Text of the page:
Gatorbrake vs the rest

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Gatorbrake vs the rest
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Posted: Oct 31, 2007 at 12:54 Quote
it's called gain* scheduling i believe, and it's common in motorcycle brakes. i really wish i could remember what the proper term is, because i don't think it's gain scheduling.

the generalization of pad position is what i already addressed.

Posted: Oct 31, 2007 at 13:34 Quote
I'm looking at literature on gain scheduling and I can find nothing that's done by purely hydraulic means. Everything I can see uses actuators to boost the force and control the gain. I haven't heard of motorcycle brakes using anything but simple hydraulics (not that I'm especially familiar with the cutting-edge of motorcycle brakes), so there must be some way to accomplish it without actuators.

As I said, I do understand how smaller pistons can move before larger pistons, it's just that they don't carry any significant force with them; the first contact with the rotor will get the big ones moving until everything equalizes - and even this is a best-case scenario. It didn't take long after every overhaul of my Hope brakes for the pistons to seize one by one until only one or two of them were moving properly. They worked so much worse than a simple two-piston system.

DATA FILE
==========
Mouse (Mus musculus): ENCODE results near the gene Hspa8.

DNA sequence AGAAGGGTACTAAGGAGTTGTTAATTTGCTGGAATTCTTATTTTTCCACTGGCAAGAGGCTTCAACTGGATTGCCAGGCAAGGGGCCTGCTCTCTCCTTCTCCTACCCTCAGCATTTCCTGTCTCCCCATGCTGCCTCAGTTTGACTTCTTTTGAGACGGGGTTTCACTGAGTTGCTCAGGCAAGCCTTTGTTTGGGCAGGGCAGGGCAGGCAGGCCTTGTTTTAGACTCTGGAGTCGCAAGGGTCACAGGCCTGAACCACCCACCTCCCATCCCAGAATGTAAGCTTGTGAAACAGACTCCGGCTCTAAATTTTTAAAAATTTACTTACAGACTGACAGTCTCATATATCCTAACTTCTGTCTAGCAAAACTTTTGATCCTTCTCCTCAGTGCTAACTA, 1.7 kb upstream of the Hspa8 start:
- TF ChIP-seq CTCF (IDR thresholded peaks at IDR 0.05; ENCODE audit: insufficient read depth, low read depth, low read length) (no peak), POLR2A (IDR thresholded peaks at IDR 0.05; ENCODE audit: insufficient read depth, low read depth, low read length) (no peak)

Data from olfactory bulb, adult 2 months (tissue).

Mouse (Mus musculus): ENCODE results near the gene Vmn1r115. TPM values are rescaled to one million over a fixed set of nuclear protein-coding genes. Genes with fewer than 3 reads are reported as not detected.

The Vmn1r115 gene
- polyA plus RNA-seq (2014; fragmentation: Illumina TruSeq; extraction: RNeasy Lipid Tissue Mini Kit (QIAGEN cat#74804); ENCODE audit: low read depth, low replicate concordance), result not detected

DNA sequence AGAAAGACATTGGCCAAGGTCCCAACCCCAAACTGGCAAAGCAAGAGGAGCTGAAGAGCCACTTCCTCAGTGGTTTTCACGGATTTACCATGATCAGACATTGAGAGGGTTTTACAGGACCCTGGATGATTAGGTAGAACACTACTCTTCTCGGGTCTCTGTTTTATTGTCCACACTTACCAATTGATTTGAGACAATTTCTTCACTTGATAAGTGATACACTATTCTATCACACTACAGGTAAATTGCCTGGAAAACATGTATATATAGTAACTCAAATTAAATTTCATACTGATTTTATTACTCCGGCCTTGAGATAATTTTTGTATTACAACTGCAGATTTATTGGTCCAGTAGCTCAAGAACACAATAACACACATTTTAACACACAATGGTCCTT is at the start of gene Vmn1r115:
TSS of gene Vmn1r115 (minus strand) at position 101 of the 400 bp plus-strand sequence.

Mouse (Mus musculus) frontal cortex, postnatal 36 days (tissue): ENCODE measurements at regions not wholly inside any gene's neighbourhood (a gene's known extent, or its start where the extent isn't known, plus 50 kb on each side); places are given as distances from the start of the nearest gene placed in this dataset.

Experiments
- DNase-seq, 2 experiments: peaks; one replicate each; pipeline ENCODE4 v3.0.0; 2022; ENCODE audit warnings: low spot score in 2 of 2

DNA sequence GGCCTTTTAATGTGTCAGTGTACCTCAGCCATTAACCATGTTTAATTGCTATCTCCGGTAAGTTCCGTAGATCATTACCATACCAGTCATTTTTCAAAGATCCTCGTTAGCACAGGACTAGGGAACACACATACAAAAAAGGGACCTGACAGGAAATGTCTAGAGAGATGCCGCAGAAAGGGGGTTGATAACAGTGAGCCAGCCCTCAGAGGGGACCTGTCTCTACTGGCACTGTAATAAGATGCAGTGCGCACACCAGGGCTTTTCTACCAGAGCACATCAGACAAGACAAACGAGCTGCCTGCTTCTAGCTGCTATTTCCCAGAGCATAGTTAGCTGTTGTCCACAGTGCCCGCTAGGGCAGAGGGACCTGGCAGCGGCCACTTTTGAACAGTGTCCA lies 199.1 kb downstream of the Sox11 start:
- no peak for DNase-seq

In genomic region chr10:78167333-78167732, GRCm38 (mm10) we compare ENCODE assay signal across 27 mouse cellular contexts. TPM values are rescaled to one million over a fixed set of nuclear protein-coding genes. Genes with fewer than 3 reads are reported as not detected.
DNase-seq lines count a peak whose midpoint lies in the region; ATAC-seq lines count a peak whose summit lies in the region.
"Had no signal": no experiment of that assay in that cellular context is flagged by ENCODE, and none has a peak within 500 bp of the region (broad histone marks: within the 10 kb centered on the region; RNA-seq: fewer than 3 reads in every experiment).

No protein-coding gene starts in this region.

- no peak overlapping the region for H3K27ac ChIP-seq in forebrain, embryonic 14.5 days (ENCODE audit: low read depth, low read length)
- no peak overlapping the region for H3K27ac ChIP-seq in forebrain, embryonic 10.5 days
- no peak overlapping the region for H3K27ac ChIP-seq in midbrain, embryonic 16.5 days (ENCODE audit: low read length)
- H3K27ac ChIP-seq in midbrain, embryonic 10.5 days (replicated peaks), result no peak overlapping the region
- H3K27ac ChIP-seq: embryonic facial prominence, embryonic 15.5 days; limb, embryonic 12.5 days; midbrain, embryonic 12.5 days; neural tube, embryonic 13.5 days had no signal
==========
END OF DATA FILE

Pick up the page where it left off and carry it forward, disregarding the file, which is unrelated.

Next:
The only benefit I've seen to multi-piston brakes on bikes is that the pistons tend to stay a tiny bit more centered. Still, the negative aspects greatly outweighed the positive ones in my experiences.

To get back to the piston motion issue, it's just simple hydraulic pressure and displacement in bike brakes. A given amount of fluid flow will cause more displacement in the smaller pistons when there's no resistance, but once resistance is encountered, displacement essentially goes to zero and it comes down to pressure, which is equal in all pistons. Sure, you can modify the ratio of friction material area to piston area to get a little variance in pressure and this should help modulation, but, again, I feel the benefits are mostly theoretical and are outweighed by the problems in implementing the system.

I'll grant you that big, heavy, and very stiff systems (ex. cars and motorcycles) tend to make better use of theory and are less affected by concessions to making parts light. Weight concerns drive bike component design more than car or motorcycle design, so we make more sacrifices in function (for a given price). Sure, people do care about weight in car and motorcycle parts, but you rarely see a 10% difference making or breaking the success of a component.

spoiledgoods,

I'll copy and paste some of our conversation for the sake of interest from others (if there is any!). It's a bit of a random jumble.